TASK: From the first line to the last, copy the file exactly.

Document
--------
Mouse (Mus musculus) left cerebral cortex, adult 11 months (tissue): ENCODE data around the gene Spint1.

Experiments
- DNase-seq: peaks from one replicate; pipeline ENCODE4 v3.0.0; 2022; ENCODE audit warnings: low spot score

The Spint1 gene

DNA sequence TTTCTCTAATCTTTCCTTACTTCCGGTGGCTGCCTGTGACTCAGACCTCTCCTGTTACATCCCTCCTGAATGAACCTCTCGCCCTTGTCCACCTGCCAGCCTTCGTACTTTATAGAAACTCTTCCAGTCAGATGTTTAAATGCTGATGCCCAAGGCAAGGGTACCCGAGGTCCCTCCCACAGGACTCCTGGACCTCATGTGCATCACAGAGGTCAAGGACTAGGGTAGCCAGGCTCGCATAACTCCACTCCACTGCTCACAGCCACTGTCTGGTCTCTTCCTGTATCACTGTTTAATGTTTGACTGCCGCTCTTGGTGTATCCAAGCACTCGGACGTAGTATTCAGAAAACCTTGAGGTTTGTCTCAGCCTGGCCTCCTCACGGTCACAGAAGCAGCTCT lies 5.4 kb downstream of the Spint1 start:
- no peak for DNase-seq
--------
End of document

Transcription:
Mouse (Mus musculus) left cerebral cortex, adult 11 months (tissue): ENCODE data around the gene Spint1.

Experiments
- DNase-seq: peaks from one replicate; pipeline ENCODE4 v3.0.0; 2022; ENCODE audit warnings: low spot score

The Spint1 gene

DNA sequence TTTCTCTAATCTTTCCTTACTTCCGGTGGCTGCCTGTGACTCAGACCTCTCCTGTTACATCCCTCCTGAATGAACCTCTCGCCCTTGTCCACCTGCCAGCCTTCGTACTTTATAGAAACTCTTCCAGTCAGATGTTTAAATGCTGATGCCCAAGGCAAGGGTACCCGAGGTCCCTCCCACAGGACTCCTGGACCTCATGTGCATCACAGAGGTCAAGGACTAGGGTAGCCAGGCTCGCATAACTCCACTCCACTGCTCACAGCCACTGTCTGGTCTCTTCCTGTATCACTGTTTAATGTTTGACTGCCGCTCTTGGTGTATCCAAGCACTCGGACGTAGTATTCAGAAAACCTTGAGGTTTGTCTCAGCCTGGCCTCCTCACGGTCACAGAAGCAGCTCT lies 5.4 kb downstream of the Spint1 start:
- no peak for DNase-seq